50/50 Review #28: Rushmore.

Something about Wes Anderson turns me off. His style has never attracted me, though I'll be honest and say I had never seen a full film. Even his one "The film Wes Anderson haters like" movie, Fantastic Mr. Fox, bored me. I fell asleep about halfway through and never bothered to finish it because, honestly, I didn't care. However, after seeing and loving Harold and Maude not too long ago, I was told that Anderson is clearly inspired by the film, which made me wonder if I should just give the guy a chance. Enter Rushmore. The film follows Max (Jason Schwartzman), a student at Rushmore prep school who is involved in so many clubs he's actually about to be put on academic probation for failing all his classes. But one day, he finds a quote in a book that leads him to a first grade teacher, Ms. Cross (Olivia Williams), with whom he immediately falls in love. But he also befriends a rich businessman, Herman Blume (Bill Murray), who eventually competes with Max for Ms. Cross' affections (though she has no affection for Max).

My biggest problem with this film is its overall emotional lacking. I know the film is supposed to have a lot of emotion and these character relationships are at the core of the story. But I honestly didn't give a crap about anything. Max was a little shit-head, but the film was directed in such a way that I couldn't even muster up enough emotion to really dislike him. I just ended up feeling distant; I couldn't connect or anything to him. (Also, the one story complaint I have is that I actually have personal experience switching from a private school after numerous years to a public one for high school, and there is absolutely no way he could be skidding along and barely making it through for so many years and then go to public school and do just as poorly. I can assure you he could go from a C or D average to A-B honor roll, even without trying or studying.) Anyway, that aside, the only person who I felt attempted some kind of emotional connection and to a degree succeeded was Bill Murray, who I liked in the film.

But there were some upsides, too. I liked the fact he keeps putting on school play versions of serious, adult stories and/or pre-existing movies (like Serpico). Though, again, something about the tone of the film didn't let me enjoy the ridiculousness of that to its full extent. Instead, it stays around the level of just being a humorous idea. I loved the way-too-short section of the film where they're at war with each other (the bees, the bike, the breaks, etc.). I wish that was a much larger section of the movie, because that was great. Also, Brian Cox was great but underused, and the Scottish kid was cool (could be the accent). And, again, Murray.

So... yeah, this did nothing for me. I didn't go into it expecting to dislike it. I actually wanted to like it. And throughout I kept trying to find stuff to like about it, but I was trying real hard at times... and that's generally not a good sign. Don't get me wrong, I didn't hate it. It just left me feeling rather indifferent. I had no emotional connection to any of the characters. I really couldn't have cared less what happened to any of them. They were dull, cold, and unrealistic, and I was mostly just bored with the film as a whole. It had some good moments, but nothing that makes me wanna see this again. (And now Dylan responds with "you suck.")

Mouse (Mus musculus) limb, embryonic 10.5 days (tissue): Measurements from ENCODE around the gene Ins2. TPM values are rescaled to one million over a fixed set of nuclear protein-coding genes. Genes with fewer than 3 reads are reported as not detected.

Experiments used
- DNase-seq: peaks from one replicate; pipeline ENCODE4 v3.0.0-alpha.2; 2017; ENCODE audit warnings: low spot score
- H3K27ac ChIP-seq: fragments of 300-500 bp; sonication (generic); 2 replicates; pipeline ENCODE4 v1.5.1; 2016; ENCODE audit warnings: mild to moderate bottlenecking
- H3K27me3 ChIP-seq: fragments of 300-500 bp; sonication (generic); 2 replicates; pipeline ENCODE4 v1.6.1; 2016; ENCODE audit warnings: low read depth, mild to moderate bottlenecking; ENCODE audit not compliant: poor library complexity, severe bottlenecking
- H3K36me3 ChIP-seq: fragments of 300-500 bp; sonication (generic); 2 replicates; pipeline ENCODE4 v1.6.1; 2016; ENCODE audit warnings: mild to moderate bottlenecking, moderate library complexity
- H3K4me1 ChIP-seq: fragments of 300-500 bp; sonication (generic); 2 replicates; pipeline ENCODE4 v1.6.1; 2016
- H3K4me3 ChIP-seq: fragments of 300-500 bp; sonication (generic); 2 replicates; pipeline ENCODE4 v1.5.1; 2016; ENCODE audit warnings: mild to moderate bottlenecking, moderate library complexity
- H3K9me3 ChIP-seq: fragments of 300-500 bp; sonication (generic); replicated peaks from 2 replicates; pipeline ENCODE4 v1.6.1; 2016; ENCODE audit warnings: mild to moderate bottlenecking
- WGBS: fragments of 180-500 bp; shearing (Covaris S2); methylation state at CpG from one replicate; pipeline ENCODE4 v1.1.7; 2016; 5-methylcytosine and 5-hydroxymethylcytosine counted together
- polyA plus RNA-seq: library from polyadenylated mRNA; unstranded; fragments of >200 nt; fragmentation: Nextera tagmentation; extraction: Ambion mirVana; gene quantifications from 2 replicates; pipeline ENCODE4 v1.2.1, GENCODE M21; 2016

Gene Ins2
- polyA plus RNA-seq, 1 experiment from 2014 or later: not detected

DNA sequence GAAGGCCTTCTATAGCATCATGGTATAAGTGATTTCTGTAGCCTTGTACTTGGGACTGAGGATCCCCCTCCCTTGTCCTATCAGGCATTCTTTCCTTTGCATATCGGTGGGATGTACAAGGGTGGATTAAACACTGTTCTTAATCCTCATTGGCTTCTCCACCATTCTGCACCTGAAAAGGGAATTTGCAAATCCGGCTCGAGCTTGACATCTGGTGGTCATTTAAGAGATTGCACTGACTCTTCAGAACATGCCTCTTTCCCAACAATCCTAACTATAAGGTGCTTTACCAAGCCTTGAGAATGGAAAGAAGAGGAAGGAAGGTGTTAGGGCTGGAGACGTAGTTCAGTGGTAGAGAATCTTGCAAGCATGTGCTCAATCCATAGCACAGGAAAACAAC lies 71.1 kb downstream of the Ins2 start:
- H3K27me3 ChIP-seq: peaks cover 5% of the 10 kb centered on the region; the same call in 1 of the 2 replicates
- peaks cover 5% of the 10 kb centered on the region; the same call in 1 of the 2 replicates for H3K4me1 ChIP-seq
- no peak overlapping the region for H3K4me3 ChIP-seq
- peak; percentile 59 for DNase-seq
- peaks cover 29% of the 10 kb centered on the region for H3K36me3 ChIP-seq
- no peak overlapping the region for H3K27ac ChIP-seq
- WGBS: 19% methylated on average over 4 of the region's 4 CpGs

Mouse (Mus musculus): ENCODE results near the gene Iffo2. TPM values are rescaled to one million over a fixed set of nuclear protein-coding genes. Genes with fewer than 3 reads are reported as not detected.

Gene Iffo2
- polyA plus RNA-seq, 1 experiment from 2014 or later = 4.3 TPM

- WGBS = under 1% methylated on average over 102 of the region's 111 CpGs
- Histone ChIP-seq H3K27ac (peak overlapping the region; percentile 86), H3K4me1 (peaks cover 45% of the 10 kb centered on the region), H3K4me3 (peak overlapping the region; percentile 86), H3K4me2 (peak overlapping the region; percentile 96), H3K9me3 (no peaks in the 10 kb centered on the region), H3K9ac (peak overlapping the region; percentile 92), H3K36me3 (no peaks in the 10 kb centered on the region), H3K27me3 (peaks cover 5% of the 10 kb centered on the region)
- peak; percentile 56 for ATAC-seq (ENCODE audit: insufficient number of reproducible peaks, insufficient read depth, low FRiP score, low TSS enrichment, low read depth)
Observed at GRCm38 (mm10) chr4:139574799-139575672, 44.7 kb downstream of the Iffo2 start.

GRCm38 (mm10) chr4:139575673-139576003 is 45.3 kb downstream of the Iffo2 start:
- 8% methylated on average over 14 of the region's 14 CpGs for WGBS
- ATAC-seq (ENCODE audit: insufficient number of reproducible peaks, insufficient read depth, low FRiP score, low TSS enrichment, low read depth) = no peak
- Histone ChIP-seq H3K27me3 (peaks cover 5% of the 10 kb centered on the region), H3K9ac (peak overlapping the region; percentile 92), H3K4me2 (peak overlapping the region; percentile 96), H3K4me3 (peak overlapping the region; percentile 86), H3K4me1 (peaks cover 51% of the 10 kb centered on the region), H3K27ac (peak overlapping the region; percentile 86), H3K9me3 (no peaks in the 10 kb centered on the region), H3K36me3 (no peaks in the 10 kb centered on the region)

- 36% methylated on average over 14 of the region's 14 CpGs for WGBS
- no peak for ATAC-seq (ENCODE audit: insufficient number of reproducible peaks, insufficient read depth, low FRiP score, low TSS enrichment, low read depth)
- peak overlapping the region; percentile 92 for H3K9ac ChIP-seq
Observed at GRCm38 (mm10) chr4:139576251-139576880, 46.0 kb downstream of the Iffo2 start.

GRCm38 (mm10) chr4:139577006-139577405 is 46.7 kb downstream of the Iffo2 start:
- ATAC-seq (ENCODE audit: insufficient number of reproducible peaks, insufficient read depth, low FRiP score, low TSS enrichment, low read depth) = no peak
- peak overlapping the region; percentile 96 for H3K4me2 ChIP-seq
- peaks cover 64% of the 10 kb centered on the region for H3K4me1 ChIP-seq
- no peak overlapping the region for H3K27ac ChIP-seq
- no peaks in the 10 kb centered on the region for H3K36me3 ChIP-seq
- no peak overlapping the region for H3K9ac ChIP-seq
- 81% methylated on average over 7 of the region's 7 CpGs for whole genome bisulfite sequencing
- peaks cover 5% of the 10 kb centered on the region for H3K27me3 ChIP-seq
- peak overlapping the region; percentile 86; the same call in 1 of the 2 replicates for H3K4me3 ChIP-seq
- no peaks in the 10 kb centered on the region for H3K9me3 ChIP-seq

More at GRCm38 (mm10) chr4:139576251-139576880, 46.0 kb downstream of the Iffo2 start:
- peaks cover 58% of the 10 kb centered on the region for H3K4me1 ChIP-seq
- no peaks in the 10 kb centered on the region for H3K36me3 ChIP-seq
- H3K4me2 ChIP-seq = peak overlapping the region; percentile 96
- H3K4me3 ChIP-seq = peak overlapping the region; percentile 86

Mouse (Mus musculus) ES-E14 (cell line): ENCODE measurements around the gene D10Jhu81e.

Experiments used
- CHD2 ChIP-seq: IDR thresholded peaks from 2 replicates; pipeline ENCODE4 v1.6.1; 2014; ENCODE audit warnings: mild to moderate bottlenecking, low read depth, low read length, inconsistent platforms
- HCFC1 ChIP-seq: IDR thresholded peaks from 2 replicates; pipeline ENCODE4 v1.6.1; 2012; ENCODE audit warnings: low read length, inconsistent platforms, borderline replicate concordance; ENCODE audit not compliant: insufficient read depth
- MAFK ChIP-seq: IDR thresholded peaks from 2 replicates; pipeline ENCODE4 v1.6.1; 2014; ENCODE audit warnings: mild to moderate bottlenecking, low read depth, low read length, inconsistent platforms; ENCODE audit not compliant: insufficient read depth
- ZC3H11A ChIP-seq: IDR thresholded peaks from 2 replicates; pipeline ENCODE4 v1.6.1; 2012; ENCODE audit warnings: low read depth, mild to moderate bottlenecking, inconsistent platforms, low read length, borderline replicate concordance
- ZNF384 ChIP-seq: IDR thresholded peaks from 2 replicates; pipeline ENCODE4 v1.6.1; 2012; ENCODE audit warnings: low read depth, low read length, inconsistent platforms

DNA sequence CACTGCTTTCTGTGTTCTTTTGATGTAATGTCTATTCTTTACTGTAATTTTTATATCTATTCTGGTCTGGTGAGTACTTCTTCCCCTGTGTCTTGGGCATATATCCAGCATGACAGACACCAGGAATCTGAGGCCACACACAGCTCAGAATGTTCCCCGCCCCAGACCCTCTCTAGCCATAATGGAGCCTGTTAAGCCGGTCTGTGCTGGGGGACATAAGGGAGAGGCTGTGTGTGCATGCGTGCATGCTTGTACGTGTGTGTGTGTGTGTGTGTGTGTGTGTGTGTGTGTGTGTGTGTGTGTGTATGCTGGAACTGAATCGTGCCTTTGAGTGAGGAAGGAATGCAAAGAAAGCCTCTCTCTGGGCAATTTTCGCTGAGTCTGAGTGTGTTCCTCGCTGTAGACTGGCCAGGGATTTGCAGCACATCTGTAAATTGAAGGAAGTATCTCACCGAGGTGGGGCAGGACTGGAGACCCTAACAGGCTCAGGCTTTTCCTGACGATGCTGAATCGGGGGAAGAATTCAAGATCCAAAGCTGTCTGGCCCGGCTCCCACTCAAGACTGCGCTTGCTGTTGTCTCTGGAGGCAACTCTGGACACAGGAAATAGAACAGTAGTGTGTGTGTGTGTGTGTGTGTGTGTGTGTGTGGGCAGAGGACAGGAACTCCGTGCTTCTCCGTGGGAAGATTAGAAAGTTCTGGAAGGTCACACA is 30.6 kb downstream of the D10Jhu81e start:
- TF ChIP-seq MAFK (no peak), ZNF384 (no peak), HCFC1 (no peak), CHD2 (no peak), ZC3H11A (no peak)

Stop Saying OK! OK.

(And that'll about wrap it up for Dylan's Month! Mostly a positive month. Next, though, we're moving back into some more critically acclaimed films with James' Month. First up? Headin' out west...)


  1. You suck.

    "Mostly a positive month?!?!" You gave 3 Keanus and this. Way positive! :P

    Seriously, though, you do suck. :D This movie is 15 kinds of awesomeness and Max Fischer is one of the all-time great movie characters, to say nothing of the scads of other great characters. Not a word (again?) of the music? You must hate good music, because the soundtrack for this (and the one - er, two for Trainspotting) is fantastic.

    That said, if one doesn't dig Anderson and his tropes, this ain't gonna change their minds. That's just a mindset I don't entirely understand. Get on him for doing the same thing all you want, but this and Tenenbaums (at the least) are masterpieces.

    1. Max Fischer an all-time great movie character? I wouldn't even come close to going that far.

      As for the music... I didn't even notice it except for the very end around the credits.

      I can understand somebody really digging this movie, of course... but I wouldn't go so far as calling it a masterpiece, either.

  2. Surprised but not completely shocked.

    I enjoy Wes Anderson's films and think this may be his best, but his films are highly stylized. One usually thinks of "highly stylized" as visual vomit, and that's clearly not what Wes Anderson does. But he unquestionably has a distinct style and tone that I can see being off-putting to some people.

    The real story here, of course, is that my month is still the best.

    1. I will own up to that... your month has been my overall favorite so far (and still remains to be the only month that has a film I've not only bought, but rewatched multiple times... though a couple from Travis' month have tempted me, as well).


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